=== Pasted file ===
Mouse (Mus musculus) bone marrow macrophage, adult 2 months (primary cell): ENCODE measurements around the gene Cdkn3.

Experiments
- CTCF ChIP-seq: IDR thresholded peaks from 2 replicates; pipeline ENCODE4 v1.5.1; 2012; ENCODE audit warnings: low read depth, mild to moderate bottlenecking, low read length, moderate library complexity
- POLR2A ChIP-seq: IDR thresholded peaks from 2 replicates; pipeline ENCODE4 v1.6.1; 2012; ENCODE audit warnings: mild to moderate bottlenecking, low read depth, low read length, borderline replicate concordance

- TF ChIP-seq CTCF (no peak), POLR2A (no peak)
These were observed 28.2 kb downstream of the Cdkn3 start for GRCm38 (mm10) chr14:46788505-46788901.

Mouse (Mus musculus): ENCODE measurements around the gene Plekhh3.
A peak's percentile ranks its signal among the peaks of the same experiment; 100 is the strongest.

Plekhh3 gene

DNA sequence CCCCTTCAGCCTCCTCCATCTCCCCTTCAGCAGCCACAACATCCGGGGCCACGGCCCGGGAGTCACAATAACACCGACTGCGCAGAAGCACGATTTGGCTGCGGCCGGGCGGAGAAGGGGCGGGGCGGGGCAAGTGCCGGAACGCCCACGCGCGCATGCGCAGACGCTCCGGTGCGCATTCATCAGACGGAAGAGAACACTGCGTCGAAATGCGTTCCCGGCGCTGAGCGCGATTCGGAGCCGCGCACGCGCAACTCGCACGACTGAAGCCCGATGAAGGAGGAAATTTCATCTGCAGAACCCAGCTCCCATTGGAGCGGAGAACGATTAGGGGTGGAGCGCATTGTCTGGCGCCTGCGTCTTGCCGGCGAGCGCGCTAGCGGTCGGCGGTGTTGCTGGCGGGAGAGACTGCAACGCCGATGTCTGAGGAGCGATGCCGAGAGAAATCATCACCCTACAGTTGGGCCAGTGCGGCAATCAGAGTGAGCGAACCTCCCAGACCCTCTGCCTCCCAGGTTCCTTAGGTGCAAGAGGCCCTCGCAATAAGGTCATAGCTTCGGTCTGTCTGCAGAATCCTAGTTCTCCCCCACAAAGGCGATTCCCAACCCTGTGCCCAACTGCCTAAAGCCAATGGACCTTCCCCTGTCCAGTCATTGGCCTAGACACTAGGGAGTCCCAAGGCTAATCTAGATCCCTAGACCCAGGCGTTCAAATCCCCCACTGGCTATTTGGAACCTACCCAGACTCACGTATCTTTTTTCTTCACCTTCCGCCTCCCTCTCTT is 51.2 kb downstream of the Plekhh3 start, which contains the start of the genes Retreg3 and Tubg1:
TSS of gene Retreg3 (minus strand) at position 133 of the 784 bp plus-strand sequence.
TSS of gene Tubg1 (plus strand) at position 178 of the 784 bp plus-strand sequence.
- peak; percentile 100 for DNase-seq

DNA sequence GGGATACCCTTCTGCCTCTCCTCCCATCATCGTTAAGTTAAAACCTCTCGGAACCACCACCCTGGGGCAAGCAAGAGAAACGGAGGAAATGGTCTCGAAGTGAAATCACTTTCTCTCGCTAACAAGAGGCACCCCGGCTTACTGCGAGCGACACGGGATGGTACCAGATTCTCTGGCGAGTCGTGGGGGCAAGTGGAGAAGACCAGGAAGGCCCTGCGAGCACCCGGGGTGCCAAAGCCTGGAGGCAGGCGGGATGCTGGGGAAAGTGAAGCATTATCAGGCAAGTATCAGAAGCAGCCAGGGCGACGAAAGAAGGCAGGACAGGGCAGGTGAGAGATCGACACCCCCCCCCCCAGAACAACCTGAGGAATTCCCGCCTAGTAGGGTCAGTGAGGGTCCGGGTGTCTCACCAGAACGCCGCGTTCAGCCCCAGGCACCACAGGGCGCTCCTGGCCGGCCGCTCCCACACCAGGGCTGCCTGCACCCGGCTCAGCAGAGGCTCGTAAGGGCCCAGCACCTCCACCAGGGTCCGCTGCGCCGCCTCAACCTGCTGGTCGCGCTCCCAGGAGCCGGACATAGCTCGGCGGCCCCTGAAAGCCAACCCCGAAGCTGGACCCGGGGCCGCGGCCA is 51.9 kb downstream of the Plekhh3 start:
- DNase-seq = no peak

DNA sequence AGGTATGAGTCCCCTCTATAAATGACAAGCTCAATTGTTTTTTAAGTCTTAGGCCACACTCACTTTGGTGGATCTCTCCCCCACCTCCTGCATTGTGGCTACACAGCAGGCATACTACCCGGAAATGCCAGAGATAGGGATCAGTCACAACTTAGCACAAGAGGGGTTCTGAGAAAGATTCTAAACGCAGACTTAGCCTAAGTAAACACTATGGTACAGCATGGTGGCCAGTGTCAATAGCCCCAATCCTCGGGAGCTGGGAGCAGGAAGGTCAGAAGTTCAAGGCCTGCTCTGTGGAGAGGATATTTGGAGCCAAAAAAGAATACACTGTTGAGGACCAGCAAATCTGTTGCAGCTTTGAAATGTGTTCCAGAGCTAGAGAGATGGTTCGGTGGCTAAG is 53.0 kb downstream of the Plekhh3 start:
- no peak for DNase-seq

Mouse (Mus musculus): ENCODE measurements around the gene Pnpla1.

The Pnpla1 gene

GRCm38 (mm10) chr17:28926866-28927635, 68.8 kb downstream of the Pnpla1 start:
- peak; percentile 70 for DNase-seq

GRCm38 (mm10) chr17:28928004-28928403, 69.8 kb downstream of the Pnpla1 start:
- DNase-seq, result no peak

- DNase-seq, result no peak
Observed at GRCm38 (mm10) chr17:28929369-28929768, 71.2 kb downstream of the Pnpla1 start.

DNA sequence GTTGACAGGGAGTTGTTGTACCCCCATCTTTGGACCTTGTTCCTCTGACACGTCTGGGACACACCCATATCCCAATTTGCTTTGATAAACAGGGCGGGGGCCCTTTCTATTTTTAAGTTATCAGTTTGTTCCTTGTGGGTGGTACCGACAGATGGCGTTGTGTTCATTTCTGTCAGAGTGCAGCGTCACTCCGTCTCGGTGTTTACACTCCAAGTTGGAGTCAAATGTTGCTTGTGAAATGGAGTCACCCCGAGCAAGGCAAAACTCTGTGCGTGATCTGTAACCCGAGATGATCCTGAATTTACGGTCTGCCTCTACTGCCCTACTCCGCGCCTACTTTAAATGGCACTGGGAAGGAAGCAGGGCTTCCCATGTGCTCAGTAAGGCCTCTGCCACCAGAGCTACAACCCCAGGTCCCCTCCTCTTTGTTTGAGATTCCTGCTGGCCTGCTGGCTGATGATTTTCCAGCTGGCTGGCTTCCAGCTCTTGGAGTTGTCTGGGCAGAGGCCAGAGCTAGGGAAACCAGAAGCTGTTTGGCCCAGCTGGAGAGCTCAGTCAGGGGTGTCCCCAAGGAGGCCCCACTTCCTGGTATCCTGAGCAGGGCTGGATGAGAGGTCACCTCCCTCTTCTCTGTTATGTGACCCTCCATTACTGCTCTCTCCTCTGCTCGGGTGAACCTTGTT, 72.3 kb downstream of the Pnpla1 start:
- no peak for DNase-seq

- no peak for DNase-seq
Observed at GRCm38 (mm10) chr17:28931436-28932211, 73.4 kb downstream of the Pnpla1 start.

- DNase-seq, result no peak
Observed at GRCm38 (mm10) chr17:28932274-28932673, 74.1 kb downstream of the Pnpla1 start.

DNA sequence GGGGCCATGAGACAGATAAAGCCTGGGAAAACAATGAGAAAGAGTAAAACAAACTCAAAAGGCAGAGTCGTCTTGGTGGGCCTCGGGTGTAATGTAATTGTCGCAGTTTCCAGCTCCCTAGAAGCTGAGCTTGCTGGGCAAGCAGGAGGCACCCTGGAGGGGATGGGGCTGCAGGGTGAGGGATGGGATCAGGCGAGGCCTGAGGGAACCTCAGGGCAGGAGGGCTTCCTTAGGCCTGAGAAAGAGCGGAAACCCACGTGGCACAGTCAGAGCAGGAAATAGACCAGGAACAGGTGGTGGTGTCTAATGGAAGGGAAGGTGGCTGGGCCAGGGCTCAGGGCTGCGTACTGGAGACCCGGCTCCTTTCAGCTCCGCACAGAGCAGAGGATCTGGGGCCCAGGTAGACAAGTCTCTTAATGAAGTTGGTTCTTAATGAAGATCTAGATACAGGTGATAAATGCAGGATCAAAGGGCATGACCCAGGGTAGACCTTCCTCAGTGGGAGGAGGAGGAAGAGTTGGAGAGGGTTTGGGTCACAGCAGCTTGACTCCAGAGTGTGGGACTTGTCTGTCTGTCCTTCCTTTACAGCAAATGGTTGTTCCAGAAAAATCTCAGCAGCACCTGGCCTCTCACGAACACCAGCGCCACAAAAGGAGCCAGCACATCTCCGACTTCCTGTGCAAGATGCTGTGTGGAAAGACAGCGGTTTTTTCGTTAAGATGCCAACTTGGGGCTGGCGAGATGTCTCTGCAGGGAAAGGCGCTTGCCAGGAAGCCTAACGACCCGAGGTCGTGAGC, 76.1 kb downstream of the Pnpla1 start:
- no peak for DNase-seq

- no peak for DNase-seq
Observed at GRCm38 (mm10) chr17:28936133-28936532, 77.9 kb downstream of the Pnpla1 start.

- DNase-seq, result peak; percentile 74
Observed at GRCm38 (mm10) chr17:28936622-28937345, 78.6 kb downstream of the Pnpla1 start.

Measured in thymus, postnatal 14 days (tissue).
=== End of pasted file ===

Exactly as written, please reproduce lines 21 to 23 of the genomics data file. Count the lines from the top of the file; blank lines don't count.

- peak; percentile 70 for DNase-seq

GRCm38 (mm10) chr17:28928004-28928403, 69.8 kb downstream of the Pnpla1 start:
- DNase-seq, result no peak